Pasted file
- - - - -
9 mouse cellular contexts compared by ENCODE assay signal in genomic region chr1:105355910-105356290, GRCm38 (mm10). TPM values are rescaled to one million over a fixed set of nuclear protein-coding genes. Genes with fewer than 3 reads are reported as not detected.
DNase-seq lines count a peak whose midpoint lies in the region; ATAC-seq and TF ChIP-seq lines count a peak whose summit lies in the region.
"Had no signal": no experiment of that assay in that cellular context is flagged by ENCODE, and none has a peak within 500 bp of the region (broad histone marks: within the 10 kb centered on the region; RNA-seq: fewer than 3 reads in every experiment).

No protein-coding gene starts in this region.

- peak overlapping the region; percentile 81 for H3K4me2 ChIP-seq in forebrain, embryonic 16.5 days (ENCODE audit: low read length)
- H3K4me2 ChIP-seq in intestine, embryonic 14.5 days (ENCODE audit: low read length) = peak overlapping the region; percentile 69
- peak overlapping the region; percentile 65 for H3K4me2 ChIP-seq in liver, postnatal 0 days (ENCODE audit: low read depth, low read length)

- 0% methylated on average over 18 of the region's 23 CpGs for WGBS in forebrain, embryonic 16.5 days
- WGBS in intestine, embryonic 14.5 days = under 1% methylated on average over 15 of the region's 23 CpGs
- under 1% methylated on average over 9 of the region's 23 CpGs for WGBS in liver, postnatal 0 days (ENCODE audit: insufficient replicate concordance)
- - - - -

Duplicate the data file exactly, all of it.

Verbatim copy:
9 mouse cellular contexts compared by ENCODE assay signal in genomic region chr1:105355910-105356290, GRCm38 (mm10). TPM values are rescaled to one million over a fixed set of nuclear protein-coding genes. Genes with fewer than 3 reads are reported as not detected.
DNase-seq lines count a peak whose midpoint lies in the region; ATAC-seq and TF ChIP-seq lines count a peak whose summit lies in the region.
"Had no signal": no experiment of that assay in that cellular context is flagged by ENCODE, and none has a peak within 500 bp of the region (broad histone marks: within the 10 kb centered on the region; RNA-seq: fewer than 3 reads in every experiment).

No protein-coding gene starts in this region.

- peak overlapping the region; percentile 81 for H3K4me2 ChIP-seq in forebrain, embryonic 16.5 days (ENCODE audit: low read length)
- H3K4me2 ChIP-seq in intestine, embryonic 14.5 days (ENCODE audit: low read length) = peak overlapping the region; percentile 69
- peak overlapping the region; percentile 65 for H3K4me2 ChIP-seq in liver, postnatal 0 days (ENCODE audit: low read depth, low read length)

- 0% methylated on average over 18 of the region's 23 CpGs for WGBS in forebrain, embryonic 16.5 days
- WGBS in intestine, embryonic 14.5 days = under 1% methylated on average over 15 of the region's 23 CpGs
- under 1% methylated on average over 9 of the region's 23 CpGs for WGBS in liver, postnatal 0 days (ENCODE audit: insufficient replicate concordance)